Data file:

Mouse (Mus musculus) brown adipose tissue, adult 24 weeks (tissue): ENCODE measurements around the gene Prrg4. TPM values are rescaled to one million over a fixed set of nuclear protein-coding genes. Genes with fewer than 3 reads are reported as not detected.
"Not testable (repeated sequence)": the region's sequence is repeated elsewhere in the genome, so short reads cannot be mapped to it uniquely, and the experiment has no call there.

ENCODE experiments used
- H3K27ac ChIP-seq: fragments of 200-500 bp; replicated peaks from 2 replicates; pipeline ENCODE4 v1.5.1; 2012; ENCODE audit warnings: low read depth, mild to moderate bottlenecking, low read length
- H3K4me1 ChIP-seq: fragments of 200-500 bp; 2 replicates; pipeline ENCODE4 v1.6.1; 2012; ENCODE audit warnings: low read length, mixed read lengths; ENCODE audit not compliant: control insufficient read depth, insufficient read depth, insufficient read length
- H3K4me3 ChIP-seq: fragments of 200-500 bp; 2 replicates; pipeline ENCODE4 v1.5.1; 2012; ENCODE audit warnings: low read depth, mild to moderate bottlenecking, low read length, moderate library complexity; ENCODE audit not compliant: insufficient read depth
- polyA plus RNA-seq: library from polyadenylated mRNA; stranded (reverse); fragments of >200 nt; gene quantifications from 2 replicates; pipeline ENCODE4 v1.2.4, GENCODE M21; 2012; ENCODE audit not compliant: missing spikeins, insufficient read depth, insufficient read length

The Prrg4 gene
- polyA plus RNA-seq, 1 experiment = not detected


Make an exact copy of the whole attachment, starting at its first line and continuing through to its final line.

Mouse (Mus musculus) brown adipose tissue, adult 24 weeks (tissue): ENCODE measurements around the gene Prrg4. TPM values are rescaled to one million over a fixed set of nuclear protein-coding genes. Genes with fewer than 3 reads are reported as not detected.
"Not testable (repeated sequence)": the region's sequence is repeated elsewhere in the genome, so short reads cannot be mapped to it uniquely, and the experiment has no call there.

ENCODE experiments used
- H3K27ac ChIP-seq: fragments of 200-500 bp; replicated peaks from 2 replicates; pipeline ENCODE4 v1.5.1; 2012; ENCODE audit warnings: low read depth, mild to moderate bottlenecking, low read length
- H3K4me1 ChIP-seq: fragments of 200-500 bp; 2 replicates; pipeline ENCODE4 v1.6.1; 2012; ENCODE audit warnings: low read length, mixed read lengths; ENCODE audit not compliant: control insufficient read depth, insufficient read depth, insufficient read length
- H3K4me3 ChIP-seq: fragments of 200-500 bp; 2 replicates; pipeline ENCODE4 v1.5.1; 2012; ENCODE audit warnings: low read depth, mild to moderate bottlenecking, low read length, moderate library complexity; ENCODE audit not compliant: insufficient read depth
- polyA plus RNA-seq: library from polyadenylated mRNA; stranded (reverse); fragments of >200 nt; gene quantifications from 2 replicates; pipeline ENCODE4 v1.2.4, GENCODE M21; 2012; ENCODE audit not compliant: missing spikeins, insufficient read depth, insufficient read length

The Prrg4 gene
- polyA plus RNA-seq, 1 experiment = not detected